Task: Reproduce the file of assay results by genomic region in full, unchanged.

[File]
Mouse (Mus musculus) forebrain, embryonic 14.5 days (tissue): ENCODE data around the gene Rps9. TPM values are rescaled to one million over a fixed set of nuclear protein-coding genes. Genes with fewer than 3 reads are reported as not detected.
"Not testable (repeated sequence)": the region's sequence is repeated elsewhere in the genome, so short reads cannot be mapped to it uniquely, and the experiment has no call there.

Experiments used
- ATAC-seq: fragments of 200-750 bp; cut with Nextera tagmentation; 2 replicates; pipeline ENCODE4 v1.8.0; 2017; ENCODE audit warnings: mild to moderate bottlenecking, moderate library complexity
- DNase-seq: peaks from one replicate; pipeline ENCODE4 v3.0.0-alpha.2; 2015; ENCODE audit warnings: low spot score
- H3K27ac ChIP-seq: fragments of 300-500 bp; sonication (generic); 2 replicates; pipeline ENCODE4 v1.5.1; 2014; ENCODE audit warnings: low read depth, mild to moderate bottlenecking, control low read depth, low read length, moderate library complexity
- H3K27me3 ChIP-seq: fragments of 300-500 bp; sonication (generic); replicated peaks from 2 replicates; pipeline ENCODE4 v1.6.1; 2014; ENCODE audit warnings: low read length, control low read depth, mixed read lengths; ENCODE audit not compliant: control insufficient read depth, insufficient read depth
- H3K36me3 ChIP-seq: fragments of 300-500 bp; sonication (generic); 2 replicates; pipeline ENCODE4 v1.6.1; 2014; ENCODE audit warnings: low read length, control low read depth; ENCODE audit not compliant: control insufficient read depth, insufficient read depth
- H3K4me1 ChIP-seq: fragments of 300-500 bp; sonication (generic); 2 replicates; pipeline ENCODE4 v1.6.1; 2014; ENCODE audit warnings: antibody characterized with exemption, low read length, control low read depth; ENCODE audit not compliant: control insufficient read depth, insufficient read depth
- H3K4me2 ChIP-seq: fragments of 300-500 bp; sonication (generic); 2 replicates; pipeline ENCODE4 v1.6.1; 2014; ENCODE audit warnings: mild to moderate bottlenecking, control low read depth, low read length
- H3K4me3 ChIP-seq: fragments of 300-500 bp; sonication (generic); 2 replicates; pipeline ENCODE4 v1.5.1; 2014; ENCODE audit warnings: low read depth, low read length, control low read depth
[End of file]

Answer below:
Mouse (Mus musculus) forebrain, embryonic 14.5 days (tissue): ENCODE data around the gene Rps9. TPM values are rescaled to one million over a fixed set of nuclear protein-coding genes. Genes with fewer than 3 reads are reported as not detected.
"Not testable (repeated sequence)": the region's sequence is repeated elsewhere in the genome, so short reads cannot be mapped to it uniquely, and the experiment has no call there.

Experiments used
- ATAC-seq: fragments of 200-750 bp; cut with Nextera tagmentation; 2 replicates; pipeline ENCODE4 v1.8.0; 2017; ENCODE audit warnings: mild to moderate bottlenecking, moderate library complexity
- DNase-seq: peaks from one replicate; pipeline ENCODE4 v3.0.0-alpha.2; 2015; ENCODE audit warnings: low spot score
- H3K27ac ChIP-seq: fragments of 300-500 bp; sonication (generic); 2 replicates; pipeline ENCODE4 v1.5.1; 2014; ENCODE audit warnings: low read depth, mild to moderate bottlenecking, control low read depth, low read length, moderate library complexity
- H3K27me3 ChIP-seq: fragments of 300-500 bp; sonication (generic); replicated peaks from 2 replicates; pipeline ENCODE4 v1.6.1; 2014; ENCODE audit warnings: low read length, control low read depth, mixed read lengths; ENCODE audit not compliant: control insufficient read depth, insufficient read depth
- H3K36me3 ChIP-seq: fragments of 300-500 bp; sonication (generic); 2 replicates; pipeline ENCODE4 v1.6.1; 2014; ENCODE audit warnings: low read length, control low read depth; ENCODE audit not compliant: control insufficient read depth, insufficient read depth
- H3K4me1 ChIP-seq: fragments of 300-500 bp; sonication (generic); 2 replicates; pipeline ENCODE4 v1.6.1; 2014; ENCODE audit warnings: antibody characterized with exemption, low read length, control low read depth; ENCODE audit not compliant: control insufficient read depth, insufficient read depth
- H3K4me2 ChIP-seq: fragments of 300-500 bp; sonication (generic); 2 replicates; pipeline ENCODE4 v1.6.1; 2014; ENCODE audit warnings: mild to moderate bottlenecking, control low read depth, low read length
- H3K4me3 ChIP-seq: fragments of 300-500 bp; sonication (generic); 2 replicates; pipeline ENCODE4 v1.5.1; 2014; ENCODE audit warnings: low read depth, low read length, control low read depth